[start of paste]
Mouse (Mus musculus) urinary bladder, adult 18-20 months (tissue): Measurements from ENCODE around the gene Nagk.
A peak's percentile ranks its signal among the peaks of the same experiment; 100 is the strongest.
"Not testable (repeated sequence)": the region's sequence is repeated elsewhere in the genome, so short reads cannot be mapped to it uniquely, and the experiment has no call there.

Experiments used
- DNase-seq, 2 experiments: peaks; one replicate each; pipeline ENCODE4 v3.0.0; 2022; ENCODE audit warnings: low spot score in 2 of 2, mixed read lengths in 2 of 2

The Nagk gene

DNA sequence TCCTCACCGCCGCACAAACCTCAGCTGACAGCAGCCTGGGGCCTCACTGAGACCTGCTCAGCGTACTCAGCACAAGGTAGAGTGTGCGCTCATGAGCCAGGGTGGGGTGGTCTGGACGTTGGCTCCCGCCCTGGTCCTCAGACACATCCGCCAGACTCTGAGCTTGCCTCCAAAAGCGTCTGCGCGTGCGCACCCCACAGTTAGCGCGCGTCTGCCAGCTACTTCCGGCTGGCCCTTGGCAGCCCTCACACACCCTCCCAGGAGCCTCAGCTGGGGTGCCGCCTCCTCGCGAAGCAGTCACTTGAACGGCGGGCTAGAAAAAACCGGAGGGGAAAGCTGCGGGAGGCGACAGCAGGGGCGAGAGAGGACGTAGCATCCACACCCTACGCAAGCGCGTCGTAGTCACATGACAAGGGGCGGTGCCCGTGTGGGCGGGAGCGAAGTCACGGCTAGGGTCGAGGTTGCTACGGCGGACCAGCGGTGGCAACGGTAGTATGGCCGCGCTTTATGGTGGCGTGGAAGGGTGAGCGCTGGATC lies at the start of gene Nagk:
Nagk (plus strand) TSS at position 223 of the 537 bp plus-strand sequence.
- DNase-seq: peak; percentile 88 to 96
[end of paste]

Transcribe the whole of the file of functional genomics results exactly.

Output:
Mouse (Mus musculus) urinary bladder, adult 18-20 months (tissue): Measurements from ENCODE around the gene Nagk.
A peak's percentile ranks its signal among the peaks of the same experiment; 100 is the strongest.
"Not testable (repeated sequence)": the region's sequence is repeated elsewhere in the genome, so short reads cannot be mapped to it uniquely, and the experiment has no call there.

Experiments used
- DNase-seq, 2 experiments: peaks; one replicate each; pipeline ENCODE4 v3.0.0; 2022; ENCODE audit warnings: low spot score in 2 of 2, mixed read lengths in 2 of 2

The Nagk gene

DNA sequence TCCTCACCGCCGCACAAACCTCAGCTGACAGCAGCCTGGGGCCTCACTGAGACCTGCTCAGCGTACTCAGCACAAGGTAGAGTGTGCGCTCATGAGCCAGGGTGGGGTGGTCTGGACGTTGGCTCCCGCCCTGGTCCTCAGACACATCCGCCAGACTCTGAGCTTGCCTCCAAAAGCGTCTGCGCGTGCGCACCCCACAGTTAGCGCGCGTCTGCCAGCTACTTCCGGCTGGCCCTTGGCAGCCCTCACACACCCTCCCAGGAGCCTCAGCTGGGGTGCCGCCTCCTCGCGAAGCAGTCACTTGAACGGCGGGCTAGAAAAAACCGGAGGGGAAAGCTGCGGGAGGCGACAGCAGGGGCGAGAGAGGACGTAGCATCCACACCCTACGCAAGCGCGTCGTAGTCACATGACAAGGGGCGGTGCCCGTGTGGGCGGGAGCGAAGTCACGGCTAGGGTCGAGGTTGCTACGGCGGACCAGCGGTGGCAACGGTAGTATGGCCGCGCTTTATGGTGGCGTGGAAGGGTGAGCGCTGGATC lies at the start of gene Nagk:
Nagk (plus strand) TSS at position 223 of the 537 bp plus-strand sequence.
- DNase-seq: peak; percentile 88 to 96